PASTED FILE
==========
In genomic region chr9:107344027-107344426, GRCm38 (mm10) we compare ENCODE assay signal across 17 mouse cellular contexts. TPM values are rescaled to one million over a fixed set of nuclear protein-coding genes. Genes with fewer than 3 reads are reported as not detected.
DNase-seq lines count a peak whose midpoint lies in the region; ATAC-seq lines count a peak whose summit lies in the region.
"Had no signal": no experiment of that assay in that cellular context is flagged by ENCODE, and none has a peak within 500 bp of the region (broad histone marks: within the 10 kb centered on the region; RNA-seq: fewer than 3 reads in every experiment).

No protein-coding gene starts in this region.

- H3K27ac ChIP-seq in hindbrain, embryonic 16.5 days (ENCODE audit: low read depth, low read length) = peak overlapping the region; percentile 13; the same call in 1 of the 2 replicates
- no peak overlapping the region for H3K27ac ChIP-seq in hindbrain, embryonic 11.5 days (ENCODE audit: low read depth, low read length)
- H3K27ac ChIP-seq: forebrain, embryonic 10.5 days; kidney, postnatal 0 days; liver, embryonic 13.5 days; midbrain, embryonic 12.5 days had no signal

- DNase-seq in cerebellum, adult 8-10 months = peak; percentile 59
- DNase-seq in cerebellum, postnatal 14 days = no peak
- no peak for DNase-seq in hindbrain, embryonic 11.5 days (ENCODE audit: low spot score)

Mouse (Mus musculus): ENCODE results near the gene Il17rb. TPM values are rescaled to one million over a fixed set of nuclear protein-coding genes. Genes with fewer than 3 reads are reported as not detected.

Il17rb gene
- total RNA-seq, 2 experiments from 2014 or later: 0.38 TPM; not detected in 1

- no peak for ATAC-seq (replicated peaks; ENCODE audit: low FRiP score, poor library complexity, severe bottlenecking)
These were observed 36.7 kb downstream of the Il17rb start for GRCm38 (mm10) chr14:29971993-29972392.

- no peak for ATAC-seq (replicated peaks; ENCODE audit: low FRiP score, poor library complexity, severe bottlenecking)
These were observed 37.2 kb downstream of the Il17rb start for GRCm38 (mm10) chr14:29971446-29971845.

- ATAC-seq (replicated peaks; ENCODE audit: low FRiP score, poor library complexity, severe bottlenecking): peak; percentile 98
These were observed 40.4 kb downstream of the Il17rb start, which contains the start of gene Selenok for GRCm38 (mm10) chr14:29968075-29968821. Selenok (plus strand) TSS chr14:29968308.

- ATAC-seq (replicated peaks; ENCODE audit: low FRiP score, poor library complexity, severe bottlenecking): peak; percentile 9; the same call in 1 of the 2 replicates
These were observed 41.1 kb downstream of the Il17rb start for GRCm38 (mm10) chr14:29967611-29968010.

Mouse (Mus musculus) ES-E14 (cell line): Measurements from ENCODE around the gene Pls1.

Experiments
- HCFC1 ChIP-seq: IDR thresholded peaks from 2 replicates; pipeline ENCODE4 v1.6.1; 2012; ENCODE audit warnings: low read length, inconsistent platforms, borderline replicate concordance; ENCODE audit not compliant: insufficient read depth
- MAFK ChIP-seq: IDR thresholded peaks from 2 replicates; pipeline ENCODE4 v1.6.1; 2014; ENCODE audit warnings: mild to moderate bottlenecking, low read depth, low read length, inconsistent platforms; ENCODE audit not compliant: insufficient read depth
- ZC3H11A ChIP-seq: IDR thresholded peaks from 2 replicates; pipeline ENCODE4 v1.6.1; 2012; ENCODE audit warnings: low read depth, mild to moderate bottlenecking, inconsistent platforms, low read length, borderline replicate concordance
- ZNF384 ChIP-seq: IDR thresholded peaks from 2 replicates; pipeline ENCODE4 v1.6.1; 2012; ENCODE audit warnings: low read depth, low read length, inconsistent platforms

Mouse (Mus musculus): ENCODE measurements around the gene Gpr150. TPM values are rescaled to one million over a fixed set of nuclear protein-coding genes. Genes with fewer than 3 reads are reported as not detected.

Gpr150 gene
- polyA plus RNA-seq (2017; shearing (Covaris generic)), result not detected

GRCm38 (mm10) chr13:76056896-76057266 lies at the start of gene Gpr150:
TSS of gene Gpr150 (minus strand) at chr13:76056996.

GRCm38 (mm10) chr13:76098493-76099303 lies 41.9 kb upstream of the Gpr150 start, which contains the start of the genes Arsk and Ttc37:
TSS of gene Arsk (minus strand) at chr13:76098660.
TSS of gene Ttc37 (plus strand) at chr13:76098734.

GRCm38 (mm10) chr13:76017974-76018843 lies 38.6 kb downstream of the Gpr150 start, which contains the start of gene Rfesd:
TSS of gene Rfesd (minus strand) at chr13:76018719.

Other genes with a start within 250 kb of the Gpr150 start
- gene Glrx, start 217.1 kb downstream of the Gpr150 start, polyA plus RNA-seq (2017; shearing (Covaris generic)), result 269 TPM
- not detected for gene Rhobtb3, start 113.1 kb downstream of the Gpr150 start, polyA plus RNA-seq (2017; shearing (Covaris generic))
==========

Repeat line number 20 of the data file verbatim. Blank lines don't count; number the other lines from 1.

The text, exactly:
- ATAC-seq (replicated peaks; ENCODE audit: low FRiP score, poor library complexity, severe bottlenecking): peak; percentile 9; the same call in 1 of the 2 replicates